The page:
Thousands of shoes were placed on the lawn of the Capitol building in Washington, D.C. on Tuesday morning as part of a protest against school shootings.
The display of worn shoes, which were intended to draw Congress’ attention to children who have died from gun violence, was inspired in part by memorials to the Holocaust, its organizer told the Forward.
“The inspiration of today’s protest is driven by this idea that kids should be around to outgrow their shoes,” the deputy director of the progressive activist organization Avaaz, Emma Ruby-Sachs, told the Forward. “When I think of the shoes memorial at Auschwitz, that’s the thought that strikes me. Right now, as I’m looking at these shoes covering the ground outside the Capitol, I’m having that same thought.”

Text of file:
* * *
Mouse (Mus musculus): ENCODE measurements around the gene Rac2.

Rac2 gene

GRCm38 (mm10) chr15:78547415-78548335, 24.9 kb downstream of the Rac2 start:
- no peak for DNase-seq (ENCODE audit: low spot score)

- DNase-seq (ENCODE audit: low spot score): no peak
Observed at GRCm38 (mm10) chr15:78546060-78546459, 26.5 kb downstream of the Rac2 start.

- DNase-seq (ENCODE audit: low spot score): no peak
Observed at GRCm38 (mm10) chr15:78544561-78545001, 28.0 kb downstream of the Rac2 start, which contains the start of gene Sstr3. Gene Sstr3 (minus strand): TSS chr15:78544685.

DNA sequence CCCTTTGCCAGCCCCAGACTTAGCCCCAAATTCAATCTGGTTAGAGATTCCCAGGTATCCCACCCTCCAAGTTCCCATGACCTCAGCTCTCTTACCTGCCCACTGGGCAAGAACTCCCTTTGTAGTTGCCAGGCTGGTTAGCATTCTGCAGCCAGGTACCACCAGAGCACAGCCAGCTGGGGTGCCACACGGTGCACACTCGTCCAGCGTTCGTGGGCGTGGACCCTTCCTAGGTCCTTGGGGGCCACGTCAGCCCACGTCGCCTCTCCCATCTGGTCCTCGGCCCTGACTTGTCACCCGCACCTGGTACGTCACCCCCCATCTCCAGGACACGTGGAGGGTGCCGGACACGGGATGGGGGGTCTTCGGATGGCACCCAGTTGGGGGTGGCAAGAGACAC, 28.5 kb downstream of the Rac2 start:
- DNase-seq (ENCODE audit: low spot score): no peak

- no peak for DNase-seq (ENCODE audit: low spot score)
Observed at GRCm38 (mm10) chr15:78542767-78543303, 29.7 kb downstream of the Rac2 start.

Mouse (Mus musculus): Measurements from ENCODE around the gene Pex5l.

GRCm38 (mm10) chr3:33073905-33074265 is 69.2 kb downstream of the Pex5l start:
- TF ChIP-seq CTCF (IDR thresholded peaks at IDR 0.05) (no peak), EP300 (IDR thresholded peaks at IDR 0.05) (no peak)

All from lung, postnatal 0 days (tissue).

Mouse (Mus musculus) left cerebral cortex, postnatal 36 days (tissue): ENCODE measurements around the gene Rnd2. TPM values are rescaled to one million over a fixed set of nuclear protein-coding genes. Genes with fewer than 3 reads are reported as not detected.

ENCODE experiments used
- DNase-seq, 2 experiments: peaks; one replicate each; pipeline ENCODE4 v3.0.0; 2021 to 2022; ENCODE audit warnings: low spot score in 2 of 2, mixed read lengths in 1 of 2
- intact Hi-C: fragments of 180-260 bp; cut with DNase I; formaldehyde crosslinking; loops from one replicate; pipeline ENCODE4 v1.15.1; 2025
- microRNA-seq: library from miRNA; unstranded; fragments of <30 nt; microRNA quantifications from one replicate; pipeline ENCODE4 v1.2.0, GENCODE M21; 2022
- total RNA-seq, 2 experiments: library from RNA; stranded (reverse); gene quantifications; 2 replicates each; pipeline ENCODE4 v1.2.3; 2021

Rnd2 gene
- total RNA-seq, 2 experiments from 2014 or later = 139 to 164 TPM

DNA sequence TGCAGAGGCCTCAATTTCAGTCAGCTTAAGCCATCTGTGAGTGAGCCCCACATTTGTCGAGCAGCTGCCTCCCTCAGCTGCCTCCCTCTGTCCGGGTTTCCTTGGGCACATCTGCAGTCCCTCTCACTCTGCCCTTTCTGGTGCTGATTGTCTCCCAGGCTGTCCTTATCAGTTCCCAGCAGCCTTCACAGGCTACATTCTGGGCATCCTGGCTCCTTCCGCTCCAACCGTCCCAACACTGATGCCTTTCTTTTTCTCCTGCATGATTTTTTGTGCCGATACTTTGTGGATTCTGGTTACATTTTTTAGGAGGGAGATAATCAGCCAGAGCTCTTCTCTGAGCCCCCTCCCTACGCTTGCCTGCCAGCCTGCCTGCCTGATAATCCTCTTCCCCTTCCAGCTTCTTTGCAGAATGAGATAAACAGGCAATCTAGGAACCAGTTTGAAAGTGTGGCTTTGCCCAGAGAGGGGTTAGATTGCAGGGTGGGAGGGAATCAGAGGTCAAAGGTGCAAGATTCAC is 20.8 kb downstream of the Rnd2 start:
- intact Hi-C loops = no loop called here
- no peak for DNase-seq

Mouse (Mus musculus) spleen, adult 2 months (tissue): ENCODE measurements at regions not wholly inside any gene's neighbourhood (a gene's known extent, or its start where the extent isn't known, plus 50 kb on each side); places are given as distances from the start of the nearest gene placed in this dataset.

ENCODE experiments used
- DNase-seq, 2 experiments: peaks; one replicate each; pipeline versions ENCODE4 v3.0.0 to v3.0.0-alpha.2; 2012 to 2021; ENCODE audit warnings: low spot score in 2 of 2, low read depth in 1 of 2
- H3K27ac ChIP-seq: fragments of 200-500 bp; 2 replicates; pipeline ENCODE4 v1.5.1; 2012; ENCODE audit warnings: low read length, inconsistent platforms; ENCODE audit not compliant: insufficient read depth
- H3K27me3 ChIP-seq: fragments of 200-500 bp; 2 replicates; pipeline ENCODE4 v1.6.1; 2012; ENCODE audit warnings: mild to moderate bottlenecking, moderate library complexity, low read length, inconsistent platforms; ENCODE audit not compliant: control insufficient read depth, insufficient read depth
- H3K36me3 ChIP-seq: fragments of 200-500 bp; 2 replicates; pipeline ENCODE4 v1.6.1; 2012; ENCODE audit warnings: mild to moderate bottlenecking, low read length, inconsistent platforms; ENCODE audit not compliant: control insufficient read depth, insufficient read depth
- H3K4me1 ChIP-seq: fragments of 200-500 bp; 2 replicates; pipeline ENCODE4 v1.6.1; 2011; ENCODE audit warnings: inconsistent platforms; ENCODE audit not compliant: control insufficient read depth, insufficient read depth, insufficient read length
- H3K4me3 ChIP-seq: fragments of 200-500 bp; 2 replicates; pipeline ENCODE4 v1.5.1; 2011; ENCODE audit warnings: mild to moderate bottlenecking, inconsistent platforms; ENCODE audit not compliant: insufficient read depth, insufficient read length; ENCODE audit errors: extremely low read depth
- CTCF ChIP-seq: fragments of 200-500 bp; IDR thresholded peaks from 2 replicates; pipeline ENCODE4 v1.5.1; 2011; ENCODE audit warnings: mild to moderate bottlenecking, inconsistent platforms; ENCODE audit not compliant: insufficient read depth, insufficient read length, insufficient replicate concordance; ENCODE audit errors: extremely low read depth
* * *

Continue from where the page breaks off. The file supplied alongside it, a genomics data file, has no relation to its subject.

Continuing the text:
Ruby-Sachs said that she was partly inspired by displays of victims’ shoes at Auschwitz and at the United States Holocaust Memorial Museum. She added that her own Jewish faith is part of what powered her through spending the day standing outside in the cold. “There are people missing from our history that shouldn’t be missing. This is part of the Jewish story, for sure.”
Families of gun victims traveled to Washington to participate.
“I’ll travel to D.C. literally wearing my son Daniel’s shoes, the ones he wore the day he died at Columbine,” Tom Mauser told Newsweek. “I think this kind of event with shoes offers a very powerful metaphor both for how we miss the victims who once filled those shoes, and also for how we see ourselves wanting to walk in their place, seeking change, so that others don’t have to walk this painful journey.”
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